I’ve been wondering about successful people who like to call themselves underdogs. Is this some sort of psychological trick they pull on themselves to encourage further success or do they lay claim to being underdogs as public relations fiction?
In my opinion, I don’t think billionaires can legitimately claim to be underdogs. Perhaps they were underdogs in the past as in a rags to riches career journey. After they’re CEOs, they’re not underdogs, they’re overlords.
I understand the idea of underdogs in sports. The less glamorous challenger attempts to defeat the high and mighty champion. Broadcast play-by-play announcers are in love with the underdogs metaphor. This gives them something to talk about during lulls in the action or time-outs.
When we think about someone being an underdog, she or he is some sort of unpretentious, middling type of person. The underdog is not the best, nor the worst. The underdog is a lower ranked person struggling to become the best. Rocky Balboa is a legendary underdog. Carlos Baldomir also comes to mind. We are familiar with fairytale underdogs like Cinderella. The neglected and abused little sister who wins the heart of the prince.
I think it’s wise to be honest about how we understand our positions in society. Am I the top dog or am I somewhere in the middle ranks. The top dog aims to preserve her status while the underdog aims to move up in rank. Knowing the differences is helpful when planning strategies. Top dogs have advantages and access to opportunities that underdogs don’t have. The king of the hill has a more auspicious viewpoint. The wise top dog acts from positions of strength and dominance. The unwise top dog struts about with arrogance and boastfulness.
Meantime, an underdog who is struggling to improve, has a different viewpoint and might be open to using unorthodox methods to challenge the top dog. Underdogs can approach the challenge in ways that otherwise seem unthinkable. An underdog can surprise the status quo in ways the top dog cannot. The successful underdog knows that it is unwise to show his cards too early in the game.
There is also the matter of when an underdog begins a fight but the top dog wins. The observers may root for the champion because the underdog’s challenge is too cocky or disrespectful. The underdog is put back in his place, because the top dog is the player who honestly deserves to win. Also, while most of us love the underdog, the champion’s fans are ecstatic about the win.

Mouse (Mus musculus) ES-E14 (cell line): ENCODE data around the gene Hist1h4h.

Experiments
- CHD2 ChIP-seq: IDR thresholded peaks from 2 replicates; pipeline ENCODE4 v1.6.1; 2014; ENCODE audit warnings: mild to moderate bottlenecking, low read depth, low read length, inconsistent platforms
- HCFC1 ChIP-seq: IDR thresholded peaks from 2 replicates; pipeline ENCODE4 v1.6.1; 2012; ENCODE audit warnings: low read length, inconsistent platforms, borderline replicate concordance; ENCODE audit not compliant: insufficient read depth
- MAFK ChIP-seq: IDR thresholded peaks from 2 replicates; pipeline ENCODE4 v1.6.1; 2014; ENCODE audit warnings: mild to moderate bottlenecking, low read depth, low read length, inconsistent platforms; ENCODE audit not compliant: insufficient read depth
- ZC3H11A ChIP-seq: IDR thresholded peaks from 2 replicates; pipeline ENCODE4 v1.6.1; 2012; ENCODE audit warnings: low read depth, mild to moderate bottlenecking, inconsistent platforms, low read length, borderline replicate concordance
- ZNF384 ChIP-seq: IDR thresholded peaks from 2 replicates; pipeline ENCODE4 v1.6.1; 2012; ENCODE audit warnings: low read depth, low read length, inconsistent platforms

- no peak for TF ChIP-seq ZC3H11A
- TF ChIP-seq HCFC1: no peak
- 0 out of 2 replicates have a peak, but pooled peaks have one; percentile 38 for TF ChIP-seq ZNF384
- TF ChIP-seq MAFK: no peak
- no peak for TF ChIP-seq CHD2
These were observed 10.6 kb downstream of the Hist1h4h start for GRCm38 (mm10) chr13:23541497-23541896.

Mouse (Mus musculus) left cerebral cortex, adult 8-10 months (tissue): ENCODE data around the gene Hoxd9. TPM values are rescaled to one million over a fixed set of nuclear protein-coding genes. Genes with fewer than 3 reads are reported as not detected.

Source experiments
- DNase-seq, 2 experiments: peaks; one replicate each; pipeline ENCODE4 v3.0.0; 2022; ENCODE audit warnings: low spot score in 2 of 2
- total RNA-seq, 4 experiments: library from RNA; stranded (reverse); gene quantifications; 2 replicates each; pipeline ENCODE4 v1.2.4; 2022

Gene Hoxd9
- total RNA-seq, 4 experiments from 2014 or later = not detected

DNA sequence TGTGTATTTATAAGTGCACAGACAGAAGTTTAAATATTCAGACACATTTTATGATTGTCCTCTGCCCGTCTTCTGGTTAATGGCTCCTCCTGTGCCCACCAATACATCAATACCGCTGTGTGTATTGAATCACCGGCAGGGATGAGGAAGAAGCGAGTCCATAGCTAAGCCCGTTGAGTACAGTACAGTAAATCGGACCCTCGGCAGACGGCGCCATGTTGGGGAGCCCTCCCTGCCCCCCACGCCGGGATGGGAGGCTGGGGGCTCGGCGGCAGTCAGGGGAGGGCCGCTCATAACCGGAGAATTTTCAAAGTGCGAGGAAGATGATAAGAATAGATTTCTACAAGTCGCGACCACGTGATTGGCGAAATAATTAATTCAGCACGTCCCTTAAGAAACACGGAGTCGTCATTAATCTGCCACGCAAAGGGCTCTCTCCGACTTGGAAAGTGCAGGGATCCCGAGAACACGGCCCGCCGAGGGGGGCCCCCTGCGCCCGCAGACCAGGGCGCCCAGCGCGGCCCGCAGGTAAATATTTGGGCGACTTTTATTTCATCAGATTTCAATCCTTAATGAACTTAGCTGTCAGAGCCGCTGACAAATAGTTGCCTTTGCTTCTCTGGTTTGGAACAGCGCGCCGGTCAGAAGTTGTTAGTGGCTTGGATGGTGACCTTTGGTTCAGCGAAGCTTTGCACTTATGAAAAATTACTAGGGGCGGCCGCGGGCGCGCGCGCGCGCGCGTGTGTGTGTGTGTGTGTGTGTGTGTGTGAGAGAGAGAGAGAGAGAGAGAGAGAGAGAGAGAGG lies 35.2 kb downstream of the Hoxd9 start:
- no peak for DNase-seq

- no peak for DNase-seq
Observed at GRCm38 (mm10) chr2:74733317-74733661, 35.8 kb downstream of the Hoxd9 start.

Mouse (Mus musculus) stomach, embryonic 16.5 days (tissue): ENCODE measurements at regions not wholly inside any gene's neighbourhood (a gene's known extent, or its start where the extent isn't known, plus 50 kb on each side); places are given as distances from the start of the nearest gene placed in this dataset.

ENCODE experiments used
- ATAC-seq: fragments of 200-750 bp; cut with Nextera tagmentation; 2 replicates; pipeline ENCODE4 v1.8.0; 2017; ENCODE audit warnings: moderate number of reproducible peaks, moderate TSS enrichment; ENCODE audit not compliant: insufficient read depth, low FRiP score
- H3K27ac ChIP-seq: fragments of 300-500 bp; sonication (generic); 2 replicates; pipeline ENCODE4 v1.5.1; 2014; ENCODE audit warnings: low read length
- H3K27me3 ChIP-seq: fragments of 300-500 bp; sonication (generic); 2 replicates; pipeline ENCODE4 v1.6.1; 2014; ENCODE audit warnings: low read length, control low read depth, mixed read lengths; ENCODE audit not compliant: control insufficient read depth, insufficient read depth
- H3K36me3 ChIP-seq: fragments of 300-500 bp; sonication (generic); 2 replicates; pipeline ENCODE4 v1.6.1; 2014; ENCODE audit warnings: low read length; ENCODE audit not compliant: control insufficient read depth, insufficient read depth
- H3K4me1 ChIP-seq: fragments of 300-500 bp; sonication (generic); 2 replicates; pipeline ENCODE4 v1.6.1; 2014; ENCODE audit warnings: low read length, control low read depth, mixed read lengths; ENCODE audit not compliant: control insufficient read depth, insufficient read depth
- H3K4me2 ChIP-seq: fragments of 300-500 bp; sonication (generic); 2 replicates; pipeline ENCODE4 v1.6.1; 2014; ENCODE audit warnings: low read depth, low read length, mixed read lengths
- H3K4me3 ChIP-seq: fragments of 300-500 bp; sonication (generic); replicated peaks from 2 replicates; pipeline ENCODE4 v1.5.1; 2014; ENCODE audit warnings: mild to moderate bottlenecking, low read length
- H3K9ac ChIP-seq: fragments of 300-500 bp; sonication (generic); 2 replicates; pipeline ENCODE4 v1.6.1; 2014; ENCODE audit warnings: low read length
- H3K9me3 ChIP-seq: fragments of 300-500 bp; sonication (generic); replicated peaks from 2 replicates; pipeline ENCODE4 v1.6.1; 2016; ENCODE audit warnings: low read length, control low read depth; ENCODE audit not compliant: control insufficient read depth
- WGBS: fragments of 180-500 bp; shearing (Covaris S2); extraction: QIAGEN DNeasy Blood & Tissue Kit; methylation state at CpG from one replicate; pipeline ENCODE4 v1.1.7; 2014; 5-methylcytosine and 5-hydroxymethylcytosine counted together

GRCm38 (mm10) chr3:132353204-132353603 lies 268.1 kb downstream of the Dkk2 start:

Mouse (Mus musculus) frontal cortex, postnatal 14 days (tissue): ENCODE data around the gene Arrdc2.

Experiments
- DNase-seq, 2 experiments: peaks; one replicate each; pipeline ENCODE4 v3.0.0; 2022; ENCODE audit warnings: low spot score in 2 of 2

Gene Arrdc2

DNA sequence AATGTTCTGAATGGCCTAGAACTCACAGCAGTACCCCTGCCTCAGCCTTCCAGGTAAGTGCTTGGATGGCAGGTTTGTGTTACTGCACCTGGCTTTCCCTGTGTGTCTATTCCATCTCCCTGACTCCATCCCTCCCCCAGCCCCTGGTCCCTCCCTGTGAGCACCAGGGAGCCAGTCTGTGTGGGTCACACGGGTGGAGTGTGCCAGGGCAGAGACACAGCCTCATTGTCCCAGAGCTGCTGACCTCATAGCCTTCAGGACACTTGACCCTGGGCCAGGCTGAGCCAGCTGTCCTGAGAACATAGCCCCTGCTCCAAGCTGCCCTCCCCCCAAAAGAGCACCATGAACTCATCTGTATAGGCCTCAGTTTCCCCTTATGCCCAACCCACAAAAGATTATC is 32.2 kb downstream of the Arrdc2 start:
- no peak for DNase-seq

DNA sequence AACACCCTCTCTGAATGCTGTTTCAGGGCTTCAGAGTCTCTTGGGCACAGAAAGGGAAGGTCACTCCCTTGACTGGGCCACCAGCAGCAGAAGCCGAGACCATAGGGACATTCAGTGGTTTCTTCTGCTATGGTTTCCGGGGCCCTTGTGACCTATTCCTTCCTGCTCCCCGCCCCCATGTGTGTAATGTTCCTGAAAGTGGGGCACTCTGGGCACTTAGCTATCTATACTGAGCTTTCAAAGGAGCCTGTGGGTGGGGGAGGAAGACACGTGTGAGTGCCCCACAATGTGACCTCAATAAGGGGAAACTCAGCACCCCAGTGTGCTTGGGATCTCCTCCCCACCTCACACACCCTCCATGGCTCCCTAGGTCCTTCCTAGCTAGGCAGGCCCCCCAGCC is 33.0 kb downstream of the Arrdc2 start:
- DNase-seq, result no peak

Yet there is still the commonality of people liking the underdogs and many people who self-identify as underdogs. Regardless of success, there are people who believe that they are lower echelon players. Perhaps they have some sort of persecution complex. The most insidious form of persecution complex is that of the dominant group claiming to be oppressed by underdog or minority submissive groups. We might witness such a scenario and see through the faux-underdog’s dishonesty. To be in a position of authority or other privileged position disqualifies one for underdog status. The underprivileged and struggling group is the underdog.
There is also the danger of always identifying as an underdog. Such an attitude has the chance of fostering resentment. This is probably most true for people who take pride in being the underdog. Being attached to being the underdog can mean being attached to that chip on your shoulder.
There is still the public love of the underdogs. They get behind the underdog and turn him into the hero. Then they hate the hero and find another underdog to challenge him. That underdog takes on the hero and wins, then the former hero becomes the underdog again. This happens frequently in sports, but if we look at life in general, this phenomenon happens in the real world, too.
Personally, I prefer not to identify as the top dog nor the underdog. Being myself as a contender in the game of life suits me well.
The Blue Jay of Happiness quotes children’s book writer and librarian, Laura Amy Schlitz. “Folklore has a moral center to it. Folklore is always, always, always on the side of the underdog, and children have a natural instinct towards justice. They feel indignation at needless cruelty and wistfulness about acts of mercy and kindness.”